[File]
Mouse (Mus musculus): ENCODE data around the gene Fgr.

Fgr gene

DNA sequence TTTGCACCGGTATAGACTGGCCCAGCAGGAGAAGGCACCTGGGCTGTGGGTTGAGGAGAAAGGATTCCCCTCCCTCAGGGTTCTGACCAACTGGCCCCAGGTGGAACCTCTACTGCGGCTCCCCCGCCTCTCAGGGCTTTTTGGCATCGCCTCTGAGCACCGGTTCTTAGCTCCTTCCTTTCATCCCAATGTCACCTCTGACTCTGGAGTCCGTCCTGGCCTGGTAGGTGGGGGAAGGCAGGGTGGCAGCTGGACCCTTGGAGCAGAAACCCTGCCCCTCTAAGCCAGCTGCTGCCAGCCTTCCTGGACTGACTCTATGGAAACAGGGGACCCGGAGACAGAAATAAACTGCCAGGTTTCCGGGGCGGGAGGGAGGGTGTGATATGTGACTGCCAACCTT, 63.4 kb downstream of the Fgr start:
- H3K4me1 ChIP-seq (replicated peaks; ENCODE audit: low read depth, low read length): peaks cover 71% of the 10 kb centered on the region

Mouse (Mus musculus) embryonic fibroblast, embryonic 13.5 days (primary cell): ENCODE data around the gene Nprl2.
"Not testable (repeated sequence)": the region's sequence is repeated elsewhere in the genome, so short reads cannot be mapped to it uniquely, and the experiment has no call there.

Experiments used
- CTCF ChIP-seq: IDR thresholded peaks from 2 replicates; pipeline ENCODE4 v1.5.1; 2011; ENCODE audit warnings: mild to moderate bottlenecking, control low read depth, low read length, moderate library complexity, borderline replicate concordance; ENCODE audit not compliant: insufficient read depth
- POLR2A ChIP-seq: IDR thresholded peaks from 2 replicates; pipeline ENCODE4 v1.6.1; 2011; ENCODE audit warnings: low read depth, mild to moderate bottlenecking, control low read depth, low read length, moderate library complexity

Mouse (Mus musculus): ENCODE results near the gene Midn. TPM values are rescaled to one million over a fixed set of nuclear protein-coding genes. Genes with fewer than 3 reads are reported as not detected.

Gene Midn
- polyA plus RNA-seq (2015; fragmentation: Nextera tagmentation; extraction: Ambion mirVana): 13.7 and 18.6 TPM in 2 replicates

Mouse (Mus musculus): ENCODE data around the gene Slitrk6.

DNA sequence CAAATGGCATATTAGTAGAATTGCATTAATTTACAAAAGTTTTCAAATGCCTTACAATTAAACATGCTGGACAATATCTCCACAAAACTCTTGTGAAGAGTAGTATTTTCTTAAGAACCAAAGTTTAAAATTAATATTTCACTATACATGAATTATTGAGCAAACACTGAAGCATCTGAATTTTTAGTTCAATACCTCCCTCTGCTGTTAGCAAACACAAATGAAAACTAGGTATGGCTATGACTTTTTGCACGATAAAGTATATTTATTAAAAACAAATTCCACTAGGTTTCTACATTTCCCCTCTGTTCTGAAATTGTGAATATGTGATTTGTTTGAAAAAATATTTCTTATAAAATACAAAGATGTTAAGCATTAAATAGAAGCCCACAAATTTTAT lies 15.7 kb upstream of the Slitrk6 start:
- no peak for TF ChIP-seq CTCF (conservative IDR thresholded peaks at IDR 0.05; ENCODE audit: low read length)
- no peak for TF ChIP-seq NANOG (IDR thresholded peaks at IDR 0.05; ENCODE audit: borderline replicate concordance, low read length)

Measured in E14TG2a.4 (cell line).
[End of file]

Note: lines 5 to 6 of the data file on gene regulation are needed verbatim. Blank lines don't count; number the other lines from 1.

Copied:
Mouse (Mus musculus) embryonic fibroblast, embryonic 13.5 days (primary cell): ENCODE data around the gene Nprl2.
"Not testable (repeated sequence)": the region's sequence is repeated elsewhere in the genome, so short reads cannot be mapped to it uniquely, and the experiment has no call there.